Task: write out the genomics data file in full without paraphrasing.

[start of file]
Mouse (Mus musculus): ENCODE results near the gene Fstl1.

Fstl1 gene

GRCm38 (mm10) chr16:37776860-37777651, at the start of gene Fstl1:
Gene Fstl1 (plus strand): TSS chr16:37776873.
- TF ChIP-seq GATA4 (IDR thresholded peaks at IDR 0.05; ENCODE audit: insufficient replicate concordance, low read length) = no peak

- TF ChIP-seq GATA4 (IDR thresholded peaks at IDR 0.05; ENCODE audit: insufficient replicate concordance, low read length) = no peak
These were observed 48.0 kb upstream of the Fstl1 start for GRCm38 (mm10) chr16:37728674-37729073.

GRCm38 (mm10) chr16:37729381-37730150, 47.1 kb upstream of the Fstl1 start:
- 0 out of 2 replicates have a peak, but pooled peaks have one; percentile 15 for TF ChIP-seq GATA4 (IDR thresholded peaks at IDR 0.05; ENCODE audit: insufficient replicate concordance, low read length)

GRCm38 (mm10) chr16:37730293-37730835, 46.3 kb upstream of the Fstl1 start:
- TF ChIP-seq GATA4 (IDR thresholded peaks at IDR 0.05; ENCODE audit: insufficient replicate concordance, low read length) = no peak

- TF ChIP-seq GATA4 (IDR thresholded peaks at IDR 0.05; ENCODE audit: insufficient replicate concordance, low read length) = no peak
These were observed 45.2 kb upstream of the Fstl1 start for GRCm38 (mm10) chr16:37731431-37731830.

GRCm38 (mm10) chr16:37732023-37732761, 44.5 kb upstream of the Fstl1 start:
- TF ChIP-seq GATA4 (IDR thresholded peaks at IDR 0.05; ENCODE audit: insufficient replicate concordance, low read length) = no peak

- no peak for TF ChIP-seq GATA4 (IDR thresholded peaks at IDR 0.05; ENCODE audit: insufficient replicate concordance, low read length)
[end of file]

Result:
Mouse (Mus musculus): ENCODE results near the gene Fstl1.

Fstl1 gene

GRCm38 (mm10) chr16:37776860-37777651, at the start of gene Fstl1:
Gene Fstl1 (plus strand): TSS chr16:37776873.
- TF ChIP-seq GATA4 (IDR thresholded peaks at IDR 0.05; ENCODE audit: insufficient replicate concordance, low read length) = no peak

- TF ChIP-seq GATA4 (IDR thresholded peaks at IDR 0.05; ENCODE audit: insufficient replicate concordance, low read length) = no peak
These were observed 48.0 kb upstream of the Fstl1 start for GRCm38 (mm10) chr16:37728674-37729073.

GRCm38 (mm10) chr16:37729381-37730150, 47.1 kb upstream of the Fstl1 start:
- 0 out of 2 replicates have a peak, but pooled peaks have one; percentile 15 for TF ChIP-seq GATA4 (IDR thresholded peaks at IDR 0.05; ENCODE audit: insufficient replicate concordance, low read length)

GRCm38 (mm10) chr16:37730293-37730835, 46.3 kb upstream of the Fstl1 start:
- TF ChIP-seq GATA4 (IDR thresholded peaks at IDR 0.05; ENCODE audit: insufficient replicate concordance, low read length) = no peak

- TF ChIP-seq GATA4 (IDR thresholded peaks at IDR 0.05; ENCODE audit: insufficient replicate concordance, low read length) = no peak
These were observed 45.2 kb upstream of the Fstl1 start for GRCm38 (mm10) chr16:37731431-37731830.

GRCm38 (mm10) chr16:37732023-37732761, 44.5 kb upstream of the Fstl1 start:
- TF ChIP-seq GATA4 (IDR thresholded peaks at IDR 0.05; ENCODE audit: insufficient replicate concordance, low read length) = no peak

- no peak for TF ChIP-seq GATA4 (IDR thresholded peaks at IDR 0.05; ENCODE audit: insufficient replicate concordance, low read length)